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Injury isn’t only thing that has hurt Brand

Elton Brand and I were arguing Tuesday.

Brand played Chris Kaman one-on-one a few weeks ago, lost, but just won’t accept the fact he got whooped by the Clippers’ big stiff.

“We were playing the best of five, I had won the first two and was driving for the winning score in the third game, but they didn’t call the foul and he came back to win that one,” Brand said. “But I was up 4-0 in the next game and driving to the hoop, when bam, like the sound of a drum,” his Achilles’ tendon ruptured.

That makes it pretty simple -- Kaman won because they had to cart off Brand. Call it a forfeit, a TKO, a complete collapse -- no matter, Kaman won.

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“No way,” Brand still insisted, talking by phone from across the country after having almost a dozen staples removed from his foot and now hopping up and down on a new cast at the mention of Kaman’s convincing win. “It’s a game to be continued.”

You live every day with the knowledge that Kaman got the best of you, and there’s probably no better motivation for an NBA player to recover as quickly as possible.

“I’ll be back this season -- for sure,” Brand said. “I’ve got a cast on now for the next three weeks, then I’ll be in a walking boot for four to eight weeks before I begin rehabbing. I’m not putting a deadline on it -- but I’ll be back this season.”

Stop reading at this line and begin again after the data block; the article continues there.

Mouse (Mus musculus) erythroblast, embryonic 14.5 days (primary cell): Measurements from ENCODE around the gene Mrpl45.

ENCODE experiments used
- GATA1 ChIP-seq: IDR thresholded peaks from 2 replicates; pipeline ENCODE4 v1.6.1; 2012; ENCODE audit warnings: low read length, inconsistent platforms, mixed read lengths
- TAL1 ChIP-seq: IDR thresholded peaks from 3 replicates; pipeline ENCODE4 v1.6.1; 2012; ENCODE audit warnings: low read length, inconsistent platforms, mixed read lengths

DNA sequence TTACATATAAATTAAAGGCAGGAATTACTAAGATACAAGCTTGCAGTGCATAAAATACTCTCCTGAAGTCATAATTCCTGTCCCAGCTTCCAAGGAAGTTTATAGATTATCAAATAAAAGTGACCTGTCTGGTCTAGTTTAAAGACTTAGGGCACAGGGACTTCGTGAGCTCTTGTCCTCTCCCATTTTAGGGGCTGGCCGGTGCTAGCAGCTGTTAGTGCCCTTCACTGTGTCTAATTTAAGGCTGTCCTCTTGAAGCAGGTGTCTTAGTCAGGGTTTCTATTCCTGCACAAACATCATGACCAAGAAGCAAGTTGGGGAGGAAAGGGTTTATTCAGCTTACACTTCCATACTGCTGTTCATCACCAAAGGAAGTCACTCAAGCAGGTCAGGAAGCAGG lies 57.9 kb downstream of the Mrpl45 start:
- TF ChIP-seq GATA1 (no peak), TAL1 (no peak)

In the meantime, Kaman will carry the Clippers, and try to continue his domination over the rest of the NBA.

IT’S BEEN two weeks since Brand’s surgery in Wilmington, Del. -- 11 days since his picture appeared atop a koolse.com blog trying to set the record straight about his injury, while also expressing displeasure with the Clippers.

“It was not a sudden occurrence as some bloggers wrote,” Brand’s blog noted, while indicating he had been initially hurt in Toronto during the season and had taken a cortisone shot so he could still help the playoff-seeking Clippers.

“One could imagine my disbelief when asked if my (Achilles’) injury was due to performance-enhancing drugs by Clipper brass,” Brand wrote. “I know we live in that era, but I hold the game of basketball in high esteem, and conduct myself with integrity. I am not trying to go all Kobe on the staff, but to be asked that question when all facts were (known)…was very disappointing to say the least.”

You could understand someone asking Gary Matthews such a question, but the Clippers irritating their very own. Very odd.

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A Clippers spokesman said the team has no such concerns about Brand, and it was just a “misunderstanding.”

Brand wouldn’t say who challenged him, and said, “I’m really not mad,” but anyone who knows Brand and how important he values doing the right thing will understand why such a “misunderstanding” would wound him so.

“When people use performance-enhancing drugs it decreases the integrity of the tendons,” Brand said. “But what we’re talking about here is my integrity.”